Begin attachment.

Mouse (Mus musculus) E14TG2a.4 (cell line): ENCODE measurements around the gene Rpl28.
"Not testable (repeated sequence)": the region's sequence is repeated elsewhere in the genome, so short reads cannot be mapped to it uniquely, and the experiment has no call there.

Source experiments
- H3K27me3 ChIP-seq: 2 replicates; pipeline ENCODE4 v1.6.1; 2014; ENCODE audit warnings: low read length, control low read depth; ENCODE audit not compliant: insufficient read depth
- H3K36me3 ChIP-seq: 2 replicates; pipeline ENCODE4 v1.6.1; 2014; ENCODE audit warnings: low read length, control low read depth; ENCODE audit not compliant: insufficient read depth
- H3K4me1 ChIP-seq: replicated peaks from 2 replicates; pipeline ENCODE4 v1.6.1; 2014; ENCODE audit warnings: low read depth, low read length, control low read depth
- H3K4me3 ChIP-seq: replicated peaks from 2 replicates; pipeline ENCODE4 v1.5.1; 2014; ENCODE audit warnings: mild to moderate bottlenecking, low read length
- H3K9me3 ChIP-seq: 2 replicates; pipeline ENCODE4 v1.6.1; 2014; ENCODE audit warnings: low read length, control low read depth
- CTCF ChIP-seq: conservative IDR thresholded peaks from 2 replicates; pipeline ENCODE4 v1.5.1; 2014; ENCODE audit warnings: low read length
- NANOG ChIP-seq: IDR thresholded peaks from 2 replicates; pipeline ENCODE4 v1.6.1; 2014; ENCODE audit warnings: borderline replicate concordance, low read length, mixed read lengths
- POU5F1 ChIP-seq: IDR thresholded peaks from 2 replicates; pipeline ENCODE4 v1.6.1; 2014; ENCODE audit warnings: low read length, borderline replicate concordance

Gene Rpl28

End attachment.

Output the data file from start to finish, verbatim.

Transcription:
Mouse (Mus musculus) E14TG2a.4 (cell line): ENCODE measurements around the gene Rpl28.
"Not testable (repeated sequence)": the region's sequence is repeated elsewhere in the genome, so short reads cannot be mapped to it uniquely, and the experiment has no call there.

Source experiments
- H3K27me3 ChIP-seq: 2 replicates; pipeline ENCODE4 v1.6.1; 2014; ENCODE audit warnings: low read length, control low read depth; ENCODE audit not compliant: insufficient read depth
- H3K36me3 ChIP-seq: 2 replicates; pipeline ENCODE4 v1.6.1; 2014; ENCODE audit warnings: low read length, control low read depth; ENCODE audit not compliant: insufficient read depth
- H3K4me1 ChIP-seq: replicated peaks from 2 replicates; pipeline ENCODE4 v1.6.1; 2014; ENCODE audit warnings: low read depth, low read length, control low read depth
- H3K4me3 ChIP-seq: replicated peaks from 2 replicates; pipeline ENCODE4 v1.5.1; 2014; ENCODE audit warnings: mild to moderate bottlenecking, low read length
- H3K9me3 ChIP-seq: 2 replicates; pipeline ENCODE4 v1.6.1; 2014; ENCODE audit warnings: low read length, control low read depth
- CTCF ChIP-seq: conservative IDR thresholded peaks from 2 replicates; pipeline ENCODE4 v1.5.1; 2014; ENCODE audit warnings: low read length
- NANOG ChIP-seq: IDR thresholded peaks from 2 replicates; pipeline ENCODE4 v1.6.1; 2014; ENCODE audit warnings: borderline replicate concordance, low read length, mixed read lengths
- POU5F1 ChIP-seq: IDR thresholded peaks from 2 replicates; pipeline ENCODE4 v1.6.1; 2014; ENCODE audit warnings: low read length, borderline replicate concordance

Gene Rpl28